Wanted tells the story of Wesley Gibson (James McAvoy), an account manager in a cubicle that is living a life of unfulfilled potential and doesn't know how he can change anything. He suffers from "anxiety attacks" that he can't understand (he doesn't have anything to be anxious about) and his best friend is screwing his girlfriend. Then one day he's picking up pills at the pharmacy and Fox (Angelina Jolie) appears to save his life from a guy who's shooting at them. He learns from Morgan Freeman, that his father has just been killed and he used to be part of a brotherhood of assassins that have spent hundreds of years fulfilling their destinies. They want to train Wesley to be an assassin too, since he already possesses the skills, trying to contain them is what brought on the anxiety. There's lots of fighting and training and hitting and kicking and riding on trains and obviously getting hurt and fixed and learning to be an assassin. He eventually becomes an assassin (you don't want to find out how they choose the people to assassinate, you wouldn't believe me) and works his way up to hunting the man believed to have killed his father. Some ridiculous stunts take place, most of which are incredible and funny, but there are also explanations that make it even harder to believe. Overall, I liked the movie, it embraces its cheeziness to the point where at the end McAvoy looks into the camera and addresses the audience. Light entertainment, great special effects, wholly unbelievable story, but still worthy of watching. 3 Stars/LAMBS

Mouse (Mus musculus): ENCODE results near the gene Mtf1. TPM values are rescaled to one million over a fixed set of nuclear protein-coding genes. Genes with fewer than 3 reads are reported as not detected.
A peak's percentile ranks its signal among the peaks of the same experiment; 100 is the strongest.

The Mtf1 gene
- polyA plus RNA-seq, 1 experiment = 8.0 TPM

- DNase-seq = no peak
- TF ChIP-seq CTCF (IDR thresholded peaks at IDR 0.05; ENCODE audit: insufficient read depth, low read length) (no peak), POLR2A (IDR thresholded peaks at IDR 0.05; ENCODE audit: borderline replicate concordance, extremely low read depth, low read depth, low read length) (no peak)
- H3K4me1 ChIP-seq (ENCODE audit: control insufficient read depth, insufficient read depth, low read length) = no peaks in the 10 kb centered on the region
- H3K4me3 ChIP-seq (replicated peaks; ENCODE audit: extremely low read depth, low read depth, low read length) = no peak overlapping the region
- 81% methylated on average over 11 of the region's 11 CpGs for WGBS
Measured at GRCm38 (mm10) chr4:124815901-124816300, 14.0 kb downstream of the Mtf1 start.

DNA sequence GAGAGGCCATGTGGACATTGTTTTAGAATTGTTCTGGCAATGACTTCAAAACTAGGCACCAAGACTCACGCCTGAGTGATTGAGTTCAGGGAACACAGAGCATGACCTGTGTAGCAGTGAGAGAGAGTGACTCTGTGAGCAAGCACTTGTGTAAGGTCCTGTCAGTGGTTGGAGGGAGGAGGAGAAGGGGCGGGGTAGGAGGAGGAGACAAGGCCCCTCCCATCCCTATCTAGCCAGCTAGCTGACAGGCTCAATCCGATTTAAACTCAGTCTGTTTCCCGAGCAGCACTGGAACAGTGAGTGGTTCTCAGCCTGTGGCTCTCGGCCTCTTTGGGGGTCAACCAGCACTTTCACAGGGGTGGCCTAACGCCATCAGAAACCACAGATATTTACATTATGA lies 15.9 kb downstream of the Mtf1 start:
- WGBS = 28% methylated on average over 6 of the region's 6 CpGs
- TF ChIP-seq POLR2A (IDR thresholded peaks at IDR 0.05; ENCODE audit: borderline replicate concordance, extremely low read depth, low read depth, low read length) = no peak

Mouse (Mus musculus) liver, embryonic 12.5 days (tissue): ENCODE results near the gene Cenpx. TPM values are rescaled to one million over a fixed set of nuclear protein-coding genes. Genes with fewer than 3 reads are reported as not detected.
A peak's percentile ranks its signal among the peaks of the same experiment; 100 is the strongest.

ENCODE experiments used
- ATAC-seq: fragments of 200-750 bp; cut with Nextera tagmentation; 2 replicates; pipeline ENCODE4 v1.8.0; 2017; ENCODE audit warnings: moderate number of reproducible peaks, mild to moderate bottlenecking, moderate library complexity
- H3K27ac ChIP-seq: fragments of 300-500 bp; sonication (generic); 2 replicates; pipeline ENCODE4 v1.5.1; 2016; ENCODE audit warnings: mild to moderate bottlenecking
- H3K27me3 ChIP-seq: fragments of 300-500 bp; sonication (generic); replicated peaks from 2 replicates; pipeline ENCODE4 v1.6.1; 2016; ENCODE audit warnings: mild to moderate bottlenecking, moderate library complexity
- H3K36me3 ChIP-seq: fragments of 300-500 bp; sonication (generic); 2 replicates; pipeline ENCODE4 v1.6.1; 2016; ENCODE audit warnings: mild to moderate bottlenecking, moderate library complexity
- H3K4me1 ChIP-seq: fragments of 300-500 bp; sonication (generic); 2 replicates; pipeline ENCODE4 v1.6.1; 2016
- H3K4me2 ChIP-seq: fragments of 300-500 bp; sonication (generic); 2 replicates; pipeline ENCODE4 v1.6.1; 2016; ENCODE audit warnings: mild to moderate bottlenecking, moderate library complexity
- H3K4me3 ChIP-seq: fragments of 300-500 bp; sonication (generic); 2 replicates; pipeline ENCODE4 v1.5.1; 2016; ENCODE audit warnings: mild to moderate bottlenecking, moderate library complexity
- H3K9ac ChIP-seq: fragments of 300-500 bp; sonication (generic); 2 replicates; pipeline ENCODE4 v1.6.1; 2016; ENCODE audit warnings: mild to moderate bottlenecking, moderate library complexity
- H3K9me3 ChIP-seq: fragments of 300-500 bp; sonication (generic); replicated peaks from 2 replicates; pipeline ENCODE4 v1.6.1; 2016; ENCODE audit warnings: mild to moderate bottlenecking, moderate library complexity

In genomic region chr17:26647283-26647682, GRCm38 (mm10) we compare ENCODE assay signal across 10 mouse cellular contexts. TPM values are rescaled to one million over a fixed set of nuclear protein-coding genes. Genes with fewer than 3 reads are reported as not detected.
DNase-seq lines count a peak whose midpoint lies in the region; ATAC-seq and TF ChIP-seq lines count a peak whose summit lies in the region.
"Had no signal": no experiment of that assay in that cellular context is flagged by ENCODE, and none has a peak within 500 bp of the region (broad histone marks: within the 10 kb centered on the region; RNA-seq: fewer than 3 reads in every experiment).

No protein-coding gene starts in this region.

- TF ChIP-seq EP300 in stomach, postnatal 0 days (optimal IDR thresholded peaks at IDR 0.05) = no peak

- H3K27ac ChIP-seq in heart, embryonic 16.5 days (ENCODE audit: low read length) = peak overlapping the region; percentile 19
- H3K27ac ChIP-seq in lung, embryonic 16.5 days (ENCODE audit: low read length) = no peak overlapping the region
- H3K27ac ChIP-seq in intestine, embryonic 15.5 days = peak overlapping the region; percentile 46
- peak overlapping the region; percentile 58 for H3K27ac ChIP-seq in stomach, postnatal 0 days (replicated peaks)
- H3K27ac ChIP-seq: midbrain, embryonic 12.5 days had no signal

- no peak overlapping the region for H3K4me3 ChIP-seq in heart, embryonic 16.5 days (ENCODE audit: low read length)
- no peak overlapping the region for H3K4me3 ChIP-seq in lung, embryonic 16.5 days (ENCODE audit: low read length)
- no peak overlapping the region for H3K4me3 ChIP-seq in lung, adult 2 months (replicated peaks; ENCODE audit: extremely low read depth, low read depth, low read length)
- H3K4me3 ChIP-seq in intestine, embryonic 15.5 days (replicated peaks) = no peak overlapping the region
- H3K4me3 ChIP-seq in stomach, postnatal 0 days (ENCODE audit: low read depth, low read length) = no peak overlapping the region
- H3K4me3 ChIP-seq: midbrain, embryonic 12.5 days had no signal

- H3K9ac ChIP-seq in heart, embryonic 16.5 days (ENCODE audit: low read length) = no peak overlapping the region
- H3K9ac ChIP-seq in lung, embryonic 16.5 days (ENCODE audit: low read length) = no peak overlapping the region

Wednesday, December 17, 2008
This is Andie McDowell singing a song she wrote in Michael.
Here's Hugh Grant and Nick Hoult singing at the school concert in About a Boy. One of the most painful scenes in movies, but still a good song, and they try so hard.
And finally, the best scene from 27 Dresses. Singing Bennie and the Jets
Tuesday, December 16, 2008
Film: Home Alone
Box Office Gross: $285,761,243
Awards: Nominated for 2 Oscars for best Score and Original Song, "Somewhere in My Memory" (which I don't actually remember)